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SEC Judge Decision In Ferrer Case Does Not Prevent Investors From Pursuing Claims Concerning UBS PR Closed-End Funds

Securities and Exchange Commission (“SEC”) Administrative Law Judge Brenda P. Murray recently issued an Initial Decision in In re Ferrer and Ortiz, Initial Decision Release No. 513, Administrative Proceeding File No. 3-14862.  In the decision Judge Murray declined to order remedial action against former UBS Puerto Rico employees Miguel A. Ferrer and Carlos Juan Ortiz-Leon and also found that certain conduct by Messrs. Ferrer and Ortiz did not violate the federal securities laws. The charges of wrongdoing, which Judge Murray rejected, involved allegedly misleading statements that Ferrer and Ortiz made about the value of UBS PR closed-end funds, as well as certain UBS PR practices with respect to the pricing of UBS PR closed-end funds. 

While no action was taken against Messrs. Ferrer and Ortiz, the SEC judge’s decision does not necessarily mean that investors in UBS Puerto Rico closed end funds do not have valid claims.  The conduct charged in the SEC proceeding occurred during 2008 and 2009, and the decision was largely limited to addressing charges that Mr. Ferrer and Mr. Ortiz violated federal securities laws by making misleading statements concerning the value of UBS PR closed-end funds during the 2008-09 time frame. The full text of the SEC judge’s decision is accessible on this page.

Investors may have valid claims that are different from those rejected in the SEC judge’s decision.  Some investors reportedly received unsuitable recommendations to purchase the UBS PR closed-end funds based on representations by individual brokers.  Some investors reportedly chose to buy the funds based on the representation that the funds paid a steady yield of dividends, but were safe, and that investors’ principal was not at risk because of the secure municipal bonds backed by the Puerto Rico government in which the funds invested.  Such investors would be asserting claims under a completely different legal standard set forth in Financial Industry Regulatory Authority (“FINRA”) rules, and also may be complaining of conduct that occurred after 2009- even as late as August and September, 2013.  Therefore, the decision in the SEC case against Ferrer and Ortiz  does not mean  that individual investors cannot pursue claims against brokers who sold them UBS Puerto Rico closed-end fund shares.  

Clients who invested in the following funds may wish to consider attempting to recover their losses through the FINRA arbitration process: Tax-Free Puerto Rico Fund, Tax-Free Puerto Rico Fund II, Tax-Free Puerto Rico Target Maturity Fund, Puerto Rico AAA Portfolio Target Maturity Fund, Inc., Puerto Rico AAA Portfolio Bond Fund, Puerto Rico AAA Portfolio Bond Fund II, Puerto Rico GNMA & U.S. Government Target Maturity Fund, Puerto Rico Mortgage-Backed & U.S. Government Securities Fund, Puerto Rico Fixed Income Fund, Puerto Rico Fixed Income Fund II, Puerto Rico Fixed Income Fund III, Puerto Rico Fixed Income Fund IV, Puerto Rico Fixed Income Fund V, Puerto Rico Fixed Income Fund VI, Puerto Rico Short Term Investment Fund, Multi-Select Securities Puerto Rico Fund, UBS IRA Select Growth & Income Puerto Rico Fund, Puerto Rico Investors Family of Funds, Puerto Rico Investors Tax-Free Fund, Puerto Rico Investors Tax-Free Fund II, Puerto Rico Investors Tax-Free Fund III, Puerto Rico Investors Tax-Free Fund IV, Puerto Rico Investors Tax-Free Fund V, Puerto Rico Investors Tax-Free Fund VI, Puerto Rico Tax-Free Target Maturity Fund, Puerto Rico Tax-Free Target Maturity Fund II, Inc., Puerto Rico Investors Bond Fund I.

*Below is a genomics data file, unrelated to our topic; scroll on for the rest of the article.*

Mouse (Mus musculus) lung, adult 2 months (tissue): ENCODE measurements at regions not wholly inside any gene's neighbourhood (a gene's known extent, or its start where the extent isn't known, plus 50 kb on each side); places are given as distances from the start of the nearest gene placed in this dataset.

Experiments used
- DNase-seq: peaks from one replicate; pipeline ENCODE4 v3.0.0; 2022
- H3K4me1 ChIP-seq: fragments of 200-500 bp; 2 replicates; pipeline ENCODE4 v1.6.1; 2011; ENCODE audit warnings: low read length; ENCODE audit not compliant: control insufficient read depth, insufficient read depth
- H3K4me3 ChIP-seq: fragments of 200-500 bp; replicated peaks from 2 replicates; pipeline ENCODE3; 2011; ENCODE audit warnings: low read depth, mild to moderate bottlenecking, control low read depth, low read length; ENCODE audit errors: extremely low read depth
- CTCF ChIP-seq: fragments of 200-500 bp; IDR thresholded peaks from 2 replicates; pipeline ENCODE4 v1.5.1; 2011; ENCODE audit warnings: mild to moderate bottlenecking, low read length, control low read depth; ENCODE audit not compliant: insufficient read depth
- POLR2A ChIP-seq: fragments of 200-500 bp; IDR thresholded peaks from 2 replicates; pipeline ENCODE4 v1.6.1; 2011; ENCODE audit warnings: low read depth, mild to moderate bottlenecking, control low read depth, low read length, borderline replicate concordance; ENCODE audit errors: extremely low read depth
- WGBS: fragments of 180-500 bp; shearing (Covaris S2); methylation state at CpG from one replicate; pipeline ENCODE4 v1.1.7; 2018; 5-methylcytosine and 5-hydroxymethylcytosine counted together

Attorneys are available to review possible cases involving UBS Puerto Rico closed-end funds.  Investors who were not told the truth about these funds may have a claim against UBS and/or the broker or other brokerage firm that sold them the funds.  In addition, investors who could not afford to take the risk of losing money in these funds, but received reommendations to buy the funds, may also have claims.  Investors may contact the Gray Firm in New York at (866) 966-9598 or (or via the contact form on this page) for a confidential, no-obligation consultation. 

Puerto Rico requires that attorneys be licensed in order to appear as counsel of record in FINRA arbitration proceedings.  The Gray Firm is not licensed to practice in Puerto Rico and is offering legal advice only to investors in the states.  The Gray Firm is working with Puerto Rico attorneys who can advise and represent those investors who live in Puerto Rico.  


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